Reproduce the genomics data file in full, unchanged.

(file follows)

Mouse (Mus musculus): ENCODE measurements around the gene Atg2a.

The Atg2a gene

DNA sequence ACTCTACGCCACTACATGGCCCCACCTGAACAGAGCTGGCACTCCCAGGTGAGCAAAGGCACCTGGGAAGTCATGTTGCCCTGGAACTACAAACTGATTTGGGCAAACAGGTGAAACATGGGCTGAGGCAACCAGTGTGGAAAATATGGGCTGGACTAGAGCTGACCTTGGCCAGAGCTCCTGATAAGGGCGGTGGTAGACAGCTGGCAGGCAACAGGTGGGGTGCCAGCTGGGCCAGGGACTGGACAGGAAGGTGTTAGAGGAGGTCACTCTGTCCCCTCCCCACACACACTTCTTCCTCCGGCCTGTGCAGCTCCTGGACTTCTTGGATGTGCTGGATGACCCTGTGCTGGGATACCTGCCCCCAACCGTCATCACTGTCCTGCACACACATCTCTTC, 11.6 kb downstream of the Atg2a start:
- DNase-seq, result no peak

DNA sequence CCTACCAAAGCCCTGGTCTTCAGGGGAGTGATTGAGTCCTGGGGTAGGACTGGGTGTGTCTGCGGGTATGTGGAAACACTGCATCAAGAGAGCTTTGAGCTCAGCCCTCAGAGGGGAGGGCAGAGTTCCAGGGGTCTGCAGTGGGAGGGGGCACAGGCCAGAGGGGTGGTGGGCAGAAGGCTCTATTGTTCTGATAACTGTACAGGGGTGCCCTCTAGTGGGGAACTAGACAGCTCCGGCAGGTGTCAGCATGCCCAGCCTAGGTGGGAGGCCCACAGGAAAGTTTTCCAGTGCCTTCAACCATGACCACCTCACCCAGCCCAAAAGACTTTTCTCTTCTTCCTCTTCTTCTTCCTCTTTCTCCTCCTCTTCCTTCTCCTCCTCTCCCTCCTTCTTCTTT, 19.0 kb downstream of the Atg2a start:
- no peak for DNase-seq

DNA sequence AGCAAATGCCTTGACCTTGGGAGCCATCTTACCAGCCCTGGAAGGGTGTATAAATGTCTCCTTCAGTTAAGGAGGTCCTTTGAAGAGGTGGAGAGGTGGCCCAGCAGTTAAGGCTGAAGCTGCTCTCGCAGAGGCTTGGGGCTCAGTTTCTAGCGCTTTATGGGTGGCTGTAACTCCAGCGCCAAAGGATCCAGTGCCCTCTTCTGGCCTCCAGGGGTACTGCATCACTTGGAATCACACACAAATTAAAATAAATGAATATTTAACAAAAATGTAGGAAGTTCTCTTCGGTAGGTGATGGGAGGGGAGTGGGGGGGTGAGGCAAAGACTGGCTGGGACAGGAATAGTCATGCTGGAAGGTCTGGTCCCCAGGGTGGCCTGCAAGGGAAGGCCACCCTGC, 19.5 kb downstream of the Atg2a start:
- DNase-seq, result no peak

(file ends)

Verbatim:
Mouse (Mus musculus): ENCODE measurements around the gene Atg2a.

The Atg2a gene

DNA sequence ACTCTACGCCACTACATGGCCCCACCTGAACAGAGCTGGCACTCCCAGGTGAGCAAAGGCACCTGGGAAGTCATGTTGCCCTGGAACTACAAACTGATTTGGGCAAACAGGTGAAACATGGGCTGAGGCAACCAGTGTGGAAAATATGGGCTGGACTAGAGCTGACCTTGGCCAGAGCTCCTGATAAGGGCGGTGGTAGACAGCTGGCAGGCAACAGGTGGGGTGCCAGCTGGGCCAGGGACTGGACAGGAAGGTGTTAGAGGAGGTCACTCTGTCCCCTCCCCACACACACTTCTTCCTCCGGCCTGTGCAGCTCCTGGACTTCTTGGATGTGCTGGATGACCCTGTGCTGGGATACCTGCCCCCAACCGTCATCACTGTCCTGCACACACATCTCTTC, 11.6 kb downstream of the Atg2a start:
- DNase-seq, result no peak

DNA sequence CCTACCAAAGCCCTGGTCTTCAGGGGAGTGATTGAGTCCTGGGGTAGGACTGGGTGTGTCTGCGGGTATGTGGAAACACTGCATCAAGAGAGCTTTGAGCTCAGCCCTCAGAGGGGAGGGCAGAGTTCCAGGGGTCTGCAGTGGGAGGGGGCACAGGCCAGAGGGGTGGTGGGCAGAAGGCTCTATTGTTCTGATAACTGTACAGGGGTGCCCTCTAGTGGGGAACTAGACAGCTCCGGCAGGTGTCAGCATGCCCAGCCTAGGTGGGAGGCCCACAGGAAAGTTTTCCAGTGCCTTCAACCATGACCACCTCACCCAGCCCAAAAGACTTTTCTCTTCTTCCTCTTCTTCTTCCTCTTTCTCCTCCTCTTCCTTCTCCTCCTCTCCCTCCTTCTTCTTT, 19.0 kb downstream of the Atg2a start:
- no peak for DNase-seq

DNA sequence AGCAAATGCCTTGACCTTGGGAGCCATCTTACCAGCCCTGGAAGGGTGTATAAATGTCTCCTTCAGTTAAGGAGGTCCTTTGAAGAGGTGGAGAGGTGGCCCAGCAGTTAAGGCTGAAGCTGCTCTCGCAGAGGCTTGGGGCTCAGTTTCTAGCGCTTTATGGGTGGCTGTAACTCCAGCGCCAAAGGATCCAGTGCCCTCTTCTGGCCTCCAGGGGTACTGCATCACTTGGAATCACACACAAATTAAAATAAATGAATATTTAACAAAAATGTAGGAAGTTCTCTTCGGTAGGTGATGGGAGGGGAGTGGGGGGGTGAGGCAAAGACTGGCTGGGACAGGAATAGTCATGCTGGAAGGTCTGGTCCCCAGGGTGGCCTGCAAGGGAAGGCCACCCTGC, 19.5 kb downstream of the Atg2a start:
- DNase-seq, result no peak